Movie Guide had itself first learned about the supposed hidden messages from letters, and Bannon traced back the rumor still further through one of the letter writers, an Iowa woman who eventually led Bannon to an Iowa college senior named Matthew Ford. Ford claimed to have noticed the line on his own. Shocked, he told his sister, who then told her best friend, and so on. Case closed? Maybe—except, following another strand of Christian rumors all the way to the origin, Bannon found Jon Wood, a 16-year-old boy who also claimed he had first heard the line himself in 1994 while watching his “little sister’s copy” of the movie (whatever you say, buddy). Then he showed it to his brother. Then they showed their aunt, whose husband was a pastor. In both cases, before long, there were throngs of people who felt, as one mother put it, “as if I had entrusted my kids to pedophiles.”

So really, the rumor started where it would go on to most memorably persist: in the horny minds of teenage boys and college kids. Then, Christian groups, in a panic reminiscent of fears about messages in backward-playing records, ran with their findings across the Bible Belt. Patient Zero was the adolescent male mind. “It wasn’t a neat, perfect narrative, where it came from one person, which is what I was hoping for as a reporter,” Bannon, who now runs the Wall Street Journal’s Life & Arts section, said. “I worried it’s just too messy. But editors liked it even better, because they thought it was more nuanced and more complicated.” (Even with the live-action remake arriving this weekend, Bannon said, “I hadn’t thought about this story for, I don’t know, 20 years. When I wrote this, I wasn’t even married yet. Now I have three teenagers. I sent it to them, and they were like, ‘You wrote this?’ ”)

If it’s easy to scoff at overheated teenage imaginations and religious busybodies, well, not so fast. Disney’s righteous denials of the era may be accurate, as far as they go, but the idea that animators would slip Easter eggs into movies—even sexually explicit ones—is not so ridiculous. They used to do it all the time.

Tom Sito, a former Disney animator who worked on The Lion King and Aladdin (the genie’s hype-man routine during “Prince Ali” is his handiwork), assured me that the Aladdin rumors were bunk. “Those were Christian, conservative guys who animated that scene, and we had a director who was pretty straight-laced and wouldn’t have allowed anything like that,” he said. But, he added, it was hardly rare for animators to slip in jokes for each other, going back to Bugs Bunny cartoons in the 1930s and ’40s. He said it was sometimes a kind of game to try to evade censors in the Hays Code era, when censorship was official, and see what would get past. After that, it was mostly for fun. “We knew these images were 1/24 of one second,” he said, “and no one would notice.”

He noted the most famous example is a frame in The Rescuers, from 1977, which contained a full Playboy centerfold in a city sequence. Disney scrubbed the moment from an initial VHS release—the company seems to do that a lot—but when it moved ahead with the DVD release later in the ’90s, it failed to involve animators in the transfer, and the image made it onto thousands of DVD copies. (“No one asked us,” Sito said. “After, we were like, ‘Yeah, everyone knows about the naked billboard of The Rescuers.’ ”) Disney recalled the DVDs in 1999 and apologized for the “objectionable background image,” the first many in the public had learned of the prank.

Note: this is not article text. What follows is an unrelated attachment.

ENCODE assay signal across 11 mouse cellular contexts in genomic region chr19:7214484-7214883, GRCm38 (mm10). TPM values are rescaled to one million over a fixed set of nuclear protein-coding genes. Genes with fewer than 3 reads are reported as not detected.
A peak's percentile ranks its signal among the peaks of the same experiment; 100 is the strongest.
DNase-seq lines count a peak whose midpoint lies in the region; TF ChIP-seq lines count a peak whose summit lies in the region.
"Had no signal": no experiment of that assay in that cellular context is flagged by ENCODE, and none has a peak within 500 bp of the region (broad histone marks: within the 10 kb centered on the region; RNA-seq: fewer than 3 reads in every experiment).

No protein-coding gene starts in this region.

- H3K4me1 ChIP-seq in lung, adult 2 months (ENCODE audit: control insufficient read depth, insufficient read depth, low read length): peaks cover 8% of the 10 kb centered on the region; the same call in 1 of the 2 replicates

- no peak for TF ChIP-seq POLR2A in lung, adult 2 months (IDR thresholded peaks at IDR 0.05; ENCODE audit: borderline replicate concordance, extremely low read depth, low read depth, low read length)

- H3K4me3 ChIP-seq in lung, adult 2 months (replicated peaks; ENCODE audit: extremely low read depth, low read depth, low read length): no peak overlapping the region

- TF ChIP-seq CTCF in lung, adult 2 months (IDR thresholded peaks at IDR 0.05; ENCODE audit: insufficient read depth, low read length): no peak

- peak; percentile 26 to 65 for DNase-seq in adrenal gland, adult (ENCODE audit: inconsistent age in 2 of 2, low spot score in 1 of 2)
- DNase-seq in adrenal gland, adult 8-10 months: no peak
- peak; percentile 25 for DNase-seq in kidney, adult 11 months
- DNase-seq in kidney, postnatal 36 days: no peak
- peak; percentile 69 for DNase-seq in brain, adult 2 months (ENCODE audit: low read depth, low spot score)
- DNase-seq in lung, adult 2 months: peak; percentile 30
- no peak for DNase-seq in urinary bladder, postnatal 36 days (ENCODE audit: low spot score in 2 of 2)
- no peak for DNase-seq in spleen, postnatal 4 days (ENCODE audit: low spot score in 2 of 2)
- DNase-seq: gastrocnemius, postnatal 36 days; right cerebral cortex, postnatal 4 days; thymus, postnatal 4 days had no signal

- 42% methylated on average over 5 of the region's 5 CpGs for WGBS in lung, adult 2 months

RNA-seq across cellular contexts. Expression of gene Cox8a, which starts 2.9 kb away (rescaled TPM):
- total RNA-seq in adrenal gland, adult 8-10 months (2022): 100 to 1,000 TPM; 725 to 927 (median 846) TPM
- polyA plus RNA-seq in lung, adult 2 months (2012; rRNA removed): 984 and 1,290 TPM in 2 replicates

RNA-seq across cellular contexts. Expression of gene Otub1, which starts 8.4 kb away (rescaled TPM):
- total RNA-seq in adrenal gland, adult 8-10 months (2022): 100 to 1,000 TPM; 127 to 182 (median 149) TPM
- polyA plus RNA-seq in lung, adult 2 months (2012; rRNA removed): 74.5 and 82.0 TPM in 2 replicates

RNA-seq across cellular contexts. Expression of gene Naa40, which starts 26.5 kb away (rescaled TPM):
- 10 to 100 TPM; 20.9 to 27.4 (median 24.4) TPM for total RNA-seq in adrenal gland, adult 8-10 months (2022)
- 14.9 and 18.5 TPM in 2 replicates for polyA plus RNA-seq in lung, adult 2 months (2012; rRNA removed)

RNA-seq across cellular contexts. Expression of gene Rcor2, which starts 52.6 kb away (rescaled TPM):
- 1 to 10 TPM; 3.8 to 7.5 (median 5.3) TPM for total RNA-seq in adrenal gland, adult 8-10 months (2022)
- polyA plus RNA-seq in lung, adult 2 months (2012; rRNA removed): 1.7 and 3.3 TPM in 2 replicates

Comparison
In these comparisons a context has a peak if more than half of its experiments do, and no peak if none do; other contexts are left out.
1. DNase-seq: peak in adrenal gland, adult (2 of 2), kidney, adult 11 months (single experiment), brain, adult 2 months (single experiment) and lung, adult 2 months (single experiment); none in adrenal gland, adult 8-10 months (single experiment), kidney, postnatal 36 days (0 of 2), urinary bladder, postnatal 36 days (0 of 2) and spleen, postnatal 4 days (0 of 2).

Sito said that by the time Disney Renaissance movies like Aladdin arrived in theaters, the company had already begun to crack down on the in-jokes, partly because the VHS era meant people would be equipped to prove the thing they thought they saw was real. But for many animators, Sito says, the real turning point came at the 1991 Oscars, when Disney created a short animated segment to introduce the nominees for Best Animated Short. It featured Woody Woodpecker, who at the time was celebrating his 50th anniversary. The animators took advantage of the segment’s quick turnaround to surreptitiously slip in a number of hidden messages, some of which—including such lines as “Looking for satanic messages?”—are still visible in the official upload on the Oscars’ YouTube channel. (Skip to 4:41 in the video below, when the mischievous Woodpecker unfurls his scroll.) According to Sito, they also included the phone number of Michael Eisner, then Disney’s CEO, and something else: a covert F-bomb.

“Within a day, people were reviewing the tape and getting furious with Disney,” Sito told me. “It was then we realized, ‘Hey, people are really starting to pay attention to this stuff.’ ”

Bannon also noticed when Disney recalled The Rescuers DVD in 1999. She remembered Disney treated her questions about Aladdin as absurd: “I remember them dismissing it as complete craziness—there was no, you know, ‘Off the record: Please don’t write the story. It’ll destroy us.’ Categorical denial.” But she said she doesn’t so much blame the company as the animators. “Thinking back on it, you know, probably it’s the animators were having some fun. I’m not sure Disney, or the official spokesperson, even knew it. I would bet they didn’t.” Of Disney’s esteemed animators, she said, “They’re kind of naughty.”